Maloma expansion to reduce unemployment in surrounding communities

Inyatsi Group’s Maloma Mine.

By Ntombi Mhlongo

The proposed extension of coal mining greater crown land by Maloma Colliery Limited (MCL) is set to contribute to the reduction of the 82 per cent unemployment rate at the Ndunayithini area in the Shiselweni Region.

This is contained in an environmental and social impact assessment and comprehensive mitigation plan report compiled by the Eswatini Environment Authority (EEA).

The MCL is a 100 per cent Swati-owned mining company having assumed the operations of the coal mine in 2021. The vision of the company is to be one of Africa’s leading mining firms.

In the EEA report, it is highlighted that the company has developed formidable partnerships with various stakeholders in the mining sector including the Mining Department, Natural Resources Department, communities, and local organisations.


The MCL proposes expanding its mining operations into the greater crown lands in the Ndunayithini area under Qomintaba Umphakatsi. The report said it is believed that small and medium enterprises (SMEs) will benefit from the snowballing business opportunities coming with the expansion of the mine.

“The construction phase will have some positive attributes, especially the creation of employment opportunities to at least 100 people, some of whom will be sourced from the communities that are being affected by the project,” reads part of the report. It is mentioned that this positive impact will be very significant because the baseline study showed that the current levels of employment and poverty are quite high.

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Vulnerable groups such as women, the youth, and persons with disabilities will stand a chance of participating in the construction of the different infrastructures for the project.

“The project will benefit the larger project areas as well as the country as a whole, by improving revenue generated by central government and relatively result in a significant contribution to the country’s gross domestic product (GDP),” it is highlighted.

Another positive contained in the report is that the likely negative impacts of the project could be mitigated, which will result in them being either minimised or even eliminated.


It is also stated that following that there are Ndunayithini residents at the surface of the GCL, the most highlighted conditions for mining are strict observance of the proposed mining plan and ensuring that seismic data is collected to ensure blasting is done without negative effects (noise and cracking of houses) on the people dwelling on the surface.

The Maloma Mine.

It has been recommended in the report that for the life of the mine, adherence to all the proposed mitigation measures should be prioritised.
“It is therefore concluded that the project is environmentally, socially and economically viable and may be allowed to go ahead, but with strict compliance with the environmental and social mitigation plan that has been developed,” it is highlighted in the report.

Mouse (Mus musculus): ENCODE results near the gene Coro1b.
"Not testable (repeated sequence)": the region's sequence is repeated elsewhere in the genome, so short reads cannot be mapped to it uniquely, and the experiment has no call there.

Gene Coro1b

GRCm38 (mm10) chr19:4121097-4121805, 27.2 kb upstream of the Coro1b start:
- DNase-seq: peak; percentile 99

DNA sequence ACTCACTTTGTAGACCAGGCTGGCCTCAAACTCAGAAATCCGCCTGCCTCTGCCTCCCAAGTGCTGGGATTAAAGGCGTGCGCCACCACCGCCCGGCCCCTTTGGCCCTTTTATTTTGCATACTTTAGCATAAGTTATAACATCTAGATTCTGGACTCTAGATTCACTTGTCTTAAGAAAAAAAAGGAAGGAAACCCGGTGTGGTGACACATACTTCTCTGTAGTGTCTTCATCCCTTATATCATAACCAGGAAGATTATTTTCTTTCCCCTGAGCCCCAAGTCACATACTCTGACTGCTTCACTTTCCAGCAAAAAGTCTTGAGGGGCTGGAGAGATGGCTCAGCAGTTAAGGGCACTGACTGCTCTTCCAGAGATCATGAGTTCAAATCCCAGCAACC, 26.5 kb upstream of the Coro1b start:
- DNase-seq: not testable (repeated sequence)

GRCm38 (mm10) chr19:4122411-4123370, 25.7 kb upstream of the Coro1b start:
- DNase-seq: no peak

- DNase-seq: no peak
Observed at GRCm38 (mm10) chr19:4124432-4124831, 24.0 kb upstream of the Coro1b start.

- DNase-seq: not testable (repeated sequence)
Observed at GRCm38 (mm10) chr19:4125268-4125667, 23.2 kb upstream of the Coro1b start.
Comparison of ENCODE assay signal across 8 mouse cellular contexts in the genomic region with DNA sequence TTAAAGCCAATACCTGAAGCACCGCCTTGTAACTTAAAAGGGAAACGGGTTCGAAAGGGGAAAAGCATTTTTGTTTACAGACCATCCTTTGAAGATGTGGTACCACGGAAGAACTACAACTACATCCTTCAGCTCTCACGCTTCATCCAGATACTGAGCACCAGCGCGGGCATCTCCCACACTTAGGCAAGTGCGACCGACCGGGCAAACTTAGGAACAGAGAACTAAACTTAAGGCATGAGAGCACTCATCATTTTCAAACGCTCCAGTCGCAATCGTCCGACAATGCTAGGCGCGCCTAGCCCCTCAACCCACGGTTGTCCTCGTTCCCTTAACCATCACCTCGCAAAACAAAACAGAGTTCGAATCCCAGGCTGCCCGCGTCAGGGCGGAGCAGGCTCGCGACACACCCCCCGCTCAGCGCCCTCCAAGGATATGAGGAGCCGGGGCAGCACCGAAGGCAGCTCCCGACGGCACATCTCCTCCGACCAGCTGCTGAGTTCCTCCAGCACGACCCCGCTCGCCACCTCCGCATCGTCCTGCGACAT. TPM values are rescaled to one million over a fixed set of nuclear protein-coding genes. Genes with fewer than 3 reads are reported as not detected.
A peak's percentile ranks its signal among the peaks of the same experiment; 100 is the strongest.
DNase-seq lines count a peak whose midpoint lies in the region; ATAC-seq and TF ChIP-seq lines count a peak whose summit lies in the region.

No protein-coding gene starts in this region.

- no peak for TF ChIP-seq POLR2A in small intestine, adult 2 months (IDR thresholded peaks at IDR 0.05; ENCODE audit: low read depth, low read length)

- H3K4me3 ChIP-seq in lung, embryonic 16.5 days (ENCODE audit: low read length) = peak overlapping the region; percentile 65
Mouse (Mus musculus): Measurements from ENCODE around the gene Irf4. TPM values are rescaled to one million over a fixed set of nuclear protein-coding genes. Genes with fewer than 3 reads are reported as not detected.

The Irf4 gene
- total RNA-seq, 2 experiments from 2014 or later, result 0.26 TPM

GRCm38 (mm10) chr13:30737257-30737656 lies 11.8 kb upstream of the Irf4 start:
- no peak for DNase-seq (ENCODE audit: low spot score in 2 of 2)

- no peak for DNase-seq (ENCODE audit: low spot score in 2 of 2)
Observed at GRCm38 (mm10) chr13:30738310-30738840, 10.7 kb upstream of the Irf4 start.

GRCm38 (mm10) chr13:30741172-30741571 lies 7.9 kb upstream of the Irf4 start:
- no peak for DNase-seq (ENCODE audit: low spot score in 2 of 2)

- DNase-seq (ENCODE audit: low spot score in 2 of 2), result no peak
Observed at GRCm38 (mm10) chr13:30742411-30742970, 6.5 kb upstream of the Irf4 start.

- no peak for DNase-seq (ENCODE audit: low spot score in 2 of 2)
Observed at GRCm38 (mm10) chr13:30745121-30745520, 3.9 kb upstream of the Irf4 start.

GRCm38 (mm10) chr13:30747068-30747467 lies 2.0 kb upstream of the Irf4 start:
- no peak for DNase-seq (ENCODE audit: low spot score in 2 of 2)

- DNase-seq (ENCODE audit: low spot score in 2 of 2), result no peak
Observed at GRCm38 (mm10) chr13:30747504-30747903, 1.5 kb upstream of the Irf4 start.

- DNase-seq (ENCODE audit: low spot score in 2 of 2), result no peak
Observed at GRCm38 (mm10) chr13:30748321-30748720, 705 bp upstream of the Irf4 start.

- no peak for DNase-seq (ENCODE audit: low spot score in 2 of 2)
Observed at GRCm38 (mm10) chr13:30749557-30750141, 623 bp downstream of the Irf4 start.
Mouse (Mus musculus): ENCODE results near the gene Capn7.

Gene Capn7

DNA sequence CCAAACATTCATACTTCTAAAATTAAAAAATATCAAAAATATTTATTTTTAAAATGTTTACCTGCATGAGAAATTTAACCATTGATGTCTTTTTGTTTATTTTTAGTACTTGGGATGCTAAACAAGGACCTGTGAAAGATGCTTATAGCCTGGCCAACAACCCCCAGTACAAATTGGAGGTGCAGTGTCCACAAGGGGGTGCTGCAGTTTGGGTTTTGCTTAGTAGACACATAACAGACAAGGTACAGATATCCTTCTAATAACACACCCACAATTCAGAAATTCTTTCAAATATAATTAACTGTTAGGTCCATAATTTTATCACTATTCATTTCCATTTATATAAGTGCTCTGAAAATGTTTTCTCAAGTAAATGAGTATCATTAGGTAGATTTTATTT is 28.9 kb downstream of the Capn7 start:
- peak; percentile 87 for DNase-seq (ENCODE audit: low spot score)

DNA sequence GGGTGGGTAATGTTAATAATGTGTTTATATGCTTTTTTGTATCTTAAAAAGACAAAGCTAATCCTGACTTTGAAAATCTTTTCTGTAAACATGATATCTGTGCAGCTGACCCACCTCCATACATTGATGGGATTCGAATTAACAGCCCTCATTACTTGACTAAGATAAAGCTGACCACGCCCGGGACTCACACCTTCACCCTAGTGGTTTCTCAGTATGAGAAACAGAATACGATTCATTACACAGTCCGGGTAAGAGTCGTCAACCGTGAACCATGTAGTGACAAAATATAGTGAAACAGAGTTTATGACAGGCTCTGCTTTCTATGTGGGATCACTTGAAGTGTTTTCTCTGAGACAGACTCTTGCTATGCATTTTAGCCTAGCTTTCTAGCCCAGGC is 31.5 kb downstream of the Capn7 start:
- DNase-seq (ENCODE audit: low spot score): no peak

The expansion will cover 2 000 hectares of land in the crownlands. It has been proposed that the coal should be mined by underground mining methods known as board and pillar which is a technique used to ensure that the surface remains stable.


With such a technique, extraction is achieved by developing a series of roadways (bords) in the coal seam and connecting them by splits (cut-through) to form pillars that act as the primary roof support system.
Anthracite coal will be transferred via a conveyor belt from the underground to the surface infrastructure from where it will be processed and sent to its final destination by truck ad railway line near the Lubulini area.

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It is said that extracted raw coal will be supplied directly to the local or export market, and or to the nearest Eskom beneficiation plant or colliery at a rate of approximately four million tonnes per annum of Run of Mine (ROM).

It is anticipated that the mine will be active for a total life of at least 35 years including rehabilitation and closing periods.

The project will help the country meet SDGs

The success of the expansion of the Maloma Mine will immensely benefit the Kingdom of Eswatini. In the assessment and evaluation report on the proposed expansion, it is highlighted that the project will play a significant role for the country in meeting the most economic of the sustainable development goals (SDGs).

The goals include promoting inclusive and sustainable economic growth, employment, and decent work for all as well as promoting sustainable industrialisation and fostering innovation.

“Although these are global in nature, the country is committed to being part of the global community in ensuring that the SDGs are attained by 2030,” reads part of the report.

It also highlights that the project is in line with the country’s Strategic Road Map developed in 2019 which identifies five priority themes for economic growth, one of them being infrastructure, investment, and innovation.

The priority areas, the report states, are meant to address three areas that are important to stimulate economic growth and these are GDP, job creation, and revenue.

“This project will contribute significantly to infrastructure, investment, and innovation. The Post-Covid-19 Economic Recovery plan identifies this project as one of those projected to contribute to the country’s recovery post the Covid-19 pandemic,” it is highlighted in the report.

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